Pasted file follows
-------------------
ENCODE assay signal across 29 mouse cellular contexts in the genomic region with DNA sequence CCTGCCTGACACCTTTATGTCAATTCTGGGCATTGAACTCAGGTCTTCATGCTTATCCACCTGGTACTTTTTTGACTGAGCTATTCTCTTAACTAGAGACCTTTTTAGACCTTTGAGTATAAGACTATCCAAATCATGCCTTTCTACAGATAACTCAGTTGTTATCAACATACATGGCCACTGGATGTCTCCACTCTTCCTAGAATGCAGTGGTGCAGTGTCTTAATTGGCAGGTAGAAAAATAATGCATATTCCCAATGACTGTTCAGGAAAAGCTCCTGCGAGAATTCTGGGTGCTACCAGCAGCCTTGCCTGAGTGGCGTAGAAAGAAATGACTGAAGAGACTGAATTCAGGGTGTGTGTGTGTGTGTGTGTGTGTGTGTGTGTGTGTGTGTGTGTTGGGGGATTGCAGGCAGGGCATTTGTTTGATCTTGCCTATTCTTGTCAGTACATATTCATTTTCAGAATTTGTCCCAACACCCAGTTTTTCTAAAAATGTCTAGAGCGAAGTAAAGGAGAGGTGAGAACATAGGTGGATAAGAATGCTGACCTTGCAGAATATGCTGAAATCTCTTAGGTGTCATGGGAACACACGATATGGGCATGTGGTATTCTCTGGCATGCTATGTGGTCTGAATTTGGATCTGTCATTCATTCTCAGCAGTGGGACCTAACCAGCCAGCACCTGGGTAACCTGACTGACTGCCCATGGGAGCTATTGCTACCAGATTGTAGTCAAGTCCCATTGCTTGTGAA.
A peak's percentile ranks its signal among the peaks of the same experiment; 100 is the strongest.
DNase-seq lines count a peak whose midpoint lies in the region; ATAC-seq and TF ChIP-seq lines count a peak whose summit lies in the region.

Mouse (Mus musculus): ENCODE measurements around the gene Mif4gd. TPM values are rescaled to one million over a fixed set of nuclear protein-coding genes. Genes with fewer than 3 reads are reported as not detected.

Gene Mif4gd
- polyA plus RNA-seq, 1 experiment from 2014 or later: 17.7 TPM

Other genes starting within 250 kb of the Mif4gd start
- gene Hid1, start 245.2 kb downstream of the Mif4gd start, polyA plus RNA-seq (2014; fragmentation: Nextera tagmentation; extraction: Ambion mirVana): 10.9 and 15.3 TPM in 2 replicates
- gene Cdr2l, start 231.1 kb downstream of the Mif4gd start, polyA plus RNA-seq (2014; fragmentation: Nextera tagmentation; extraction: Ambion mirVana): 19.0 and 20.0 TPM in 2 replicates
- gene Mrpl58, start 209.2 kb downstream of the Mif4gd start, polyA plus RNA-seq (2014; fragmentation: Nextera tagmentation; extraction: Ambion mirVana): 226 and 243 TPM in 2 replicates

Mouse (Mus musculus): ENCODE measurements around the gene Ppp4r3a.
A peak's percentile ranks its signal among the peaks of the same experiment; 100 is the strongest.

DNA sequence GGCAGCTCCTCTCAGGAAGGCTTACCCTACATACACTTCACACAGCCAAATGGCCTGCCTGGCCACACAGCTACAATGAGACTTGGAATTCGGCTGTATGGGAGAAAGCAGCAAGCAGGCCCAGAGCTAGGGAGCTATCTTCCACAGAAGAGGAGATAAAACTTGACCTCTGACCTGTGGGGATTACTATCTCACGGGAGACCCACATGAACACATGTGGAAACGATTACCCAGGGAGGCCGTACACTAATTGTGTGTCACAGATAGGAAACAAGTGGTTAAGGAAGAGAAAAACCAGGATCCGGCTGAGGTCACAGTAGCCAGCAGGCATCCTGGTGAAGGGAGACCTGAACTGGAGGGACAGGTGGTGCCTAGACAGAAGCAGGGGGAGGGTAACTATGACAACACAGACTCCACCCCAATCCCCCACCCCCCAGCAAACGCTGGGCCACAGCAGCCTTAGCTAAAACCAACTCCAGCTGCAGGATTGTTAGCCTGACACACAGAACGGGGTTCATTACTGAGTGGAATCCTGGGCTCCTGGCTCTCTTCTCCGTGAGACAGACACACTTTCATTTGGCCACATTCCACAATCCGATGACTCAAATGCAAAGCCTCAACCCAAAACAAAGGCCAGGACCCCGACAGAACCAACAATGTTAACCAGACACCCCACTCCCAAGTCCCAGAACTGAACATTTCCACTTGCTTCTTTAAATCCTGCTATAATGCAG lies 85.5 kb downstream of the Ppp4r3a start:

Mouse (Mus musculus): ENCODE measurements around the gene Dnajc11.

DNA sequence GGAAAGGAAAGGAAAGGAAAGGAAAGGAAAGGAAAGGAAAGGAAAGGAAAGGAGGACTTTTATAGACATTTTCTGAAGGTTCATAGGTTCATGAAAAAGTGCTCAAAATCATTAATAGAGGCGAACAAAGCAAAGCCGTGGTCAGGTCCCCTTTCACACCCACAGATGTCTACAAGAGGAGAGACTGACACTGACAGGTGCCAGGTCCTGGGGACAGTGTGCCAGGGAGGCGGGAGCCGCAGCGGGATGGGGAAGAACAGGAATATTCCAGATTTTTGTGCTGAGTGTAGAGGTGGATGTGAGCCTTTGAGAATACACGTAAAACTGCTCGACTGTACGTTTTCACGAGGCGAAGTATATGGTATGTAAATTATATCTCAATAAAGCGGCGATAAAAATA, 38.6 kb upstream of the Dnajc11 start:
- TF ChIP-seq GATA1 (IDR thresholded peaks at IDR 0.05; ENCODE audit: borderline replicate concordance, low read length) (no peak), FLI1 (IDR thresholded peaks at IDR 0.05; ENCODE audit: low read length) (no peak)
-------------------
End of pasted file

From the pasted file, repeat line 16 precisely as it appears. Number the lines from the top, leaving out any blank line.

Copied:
- TF ChIP-seq GATA1 (IDR thresholded peaks at IDR 0.05; ENCODE audit: borderline replicate concordance, low read length) (no peak), FLI1 (IDR thresholded peaks at IDR 0.05; ENCODE audit: low read length) (no peak)